Author Archives: Lloyd Hammond

In response to Don Whittington’s “Jon’s a Gem”

I submitted a letter to the Herald earlier this week, but as with a letter I wrote raising concerns on the Sirona development, it was not published. Since Don Whittington’s letter was published in this week’s Herald, I thought it fair to submit my letter as a blog to the Society’s website in order to clarify what was said. The media doesn’t always report accurately. My letter read:

The Fremantle Society has an enviable track record of achievement, particularly with respect to protecting heritage from substandard development. However, the sports cliché that you’re only as good as your last game is apt, whether in respect to business or politics. Last week’s Herald’s “Impolite Society” gives the impression that I don’t think the Society is doing a good job. My gripe with the Society is its apparent reluctance to publically engage and debate some of the big issues confronting Fremantle. I would have expected the Society to have at least made their position clear by now on the Strategic Sites Plan and even more pressing, the Kings Square Precinct MOU with Sirona Capital. I had hoped that a group with the status of the Fremantle Society and with the ear of council would engage its members, let alone its committee, to flesh out what it thinks is a reasonable position on such issues. Are the members happy with what they know of the Strategic Sites Plan? Do they have any concerns about building heights, open spaces, infrastructure, parking, etc.?

Although the Chook’s article suggests the contrary, this is not about personalities but a wish for the Society to engage both its committee and its membership. Some egos would like to believe otherwise, as indicated in the article. I’m concerned about actions not about personalities. And in that regard, there has been little in the way of engagement of membership this year. As I said to Jenny D’Anger, I have heard that a lot of hard work is being done by the Society behind the scenes (unfortunately that’s not worth reporting). Well why not let the membership know? In the same way that we expect the Council to be transparent, consultative and engaging, the Society membership, of which I am no longer a member, also expects such behaviour from the Society’s committee. A lack of communication leads to distrust.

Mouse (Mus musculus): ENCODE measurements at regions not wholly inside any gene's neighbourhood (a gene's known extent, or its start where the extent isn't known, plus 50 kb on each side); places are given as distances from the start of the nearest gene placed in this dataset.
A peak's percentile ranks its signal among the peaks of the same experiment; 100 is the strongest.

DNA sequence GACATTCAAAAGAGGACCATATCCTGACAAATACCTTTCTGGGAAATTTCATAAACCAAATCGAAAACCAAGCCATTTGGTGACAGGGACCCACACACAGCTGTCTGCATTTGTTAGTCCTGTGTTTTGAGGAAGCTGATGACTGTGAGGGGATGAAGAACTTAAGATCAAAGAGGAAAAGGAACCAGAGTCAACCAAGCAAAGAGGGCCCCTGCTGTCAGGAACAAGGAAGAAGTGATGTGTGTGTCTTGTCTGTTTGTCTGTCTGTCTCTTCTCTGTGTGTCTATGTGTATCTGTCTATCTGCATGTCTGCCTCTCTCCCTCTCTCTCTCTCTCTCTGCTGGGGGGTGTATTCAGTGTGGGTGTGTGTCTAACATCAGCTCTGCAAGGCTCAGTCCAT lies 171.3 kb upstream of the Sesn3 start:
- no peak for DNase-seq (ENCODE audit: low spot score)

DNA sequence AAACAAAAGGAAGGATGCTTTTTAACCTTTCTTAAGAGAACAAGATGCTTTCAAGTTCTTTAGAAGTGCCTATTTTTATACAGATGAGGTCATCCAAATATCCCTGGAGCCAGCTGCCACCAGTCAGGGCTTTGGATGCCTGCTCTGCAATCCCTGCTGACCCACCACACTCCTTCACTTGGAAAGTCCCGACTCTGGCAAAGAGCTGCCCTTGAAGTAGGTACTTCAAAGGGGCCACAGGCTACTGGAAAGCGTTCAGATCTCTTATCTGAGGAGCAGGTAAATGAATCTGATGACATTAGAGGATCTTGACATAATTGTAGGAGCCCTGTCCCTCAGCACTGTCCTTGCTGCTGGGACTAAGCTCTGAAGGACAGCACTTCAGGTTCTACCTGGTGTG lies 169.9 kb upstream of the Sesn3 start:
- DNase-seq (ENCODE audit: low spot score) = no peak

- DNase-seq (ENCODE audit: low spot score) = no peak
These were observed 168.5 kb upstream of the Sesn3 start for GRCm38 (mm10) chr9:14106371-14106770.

For all the Society membership knows, the committee may be sitting around discussing whether we should be called the “People’s Front of Fremantle” or the “Fremantle People’s Front” (for Python fans).

Lloyd Hammond

With respect to Don’s letter in today’s Herald, his praise for Jon Strachan is admirable. However, I’m not sure why he felt the need to write the letter. I have never suggested that Jon or anyone else in the Society is not hard working. I think Don completely missed the point of my single criticism; that being purely about poor communication. A different matter entirely. Since the letter, the City of Freo’s MOU with Sirona has been passed by council, and not a peep from the Fremantle Society. As Brad Pettitt says in this morning’s Fin. Review, “Sirona Capital are now in the ‘box seat’” [with respect to developing the site]. I can only assume that the Society supports the City of Fremantle’s position.

Christmas Lights for Freo

I was looking at the City Ward candidate, Michael Swanepoel’s blogsite a few minutes ago. He had written a blog about the City of Freo’s reluctance to fit christmas lights down the main drag because of heritage concerns. According to Michael, the CoF staff member said: “Can’t do it. It would ruin the sight lines down South Terrace, and that’s an important heritage feature.”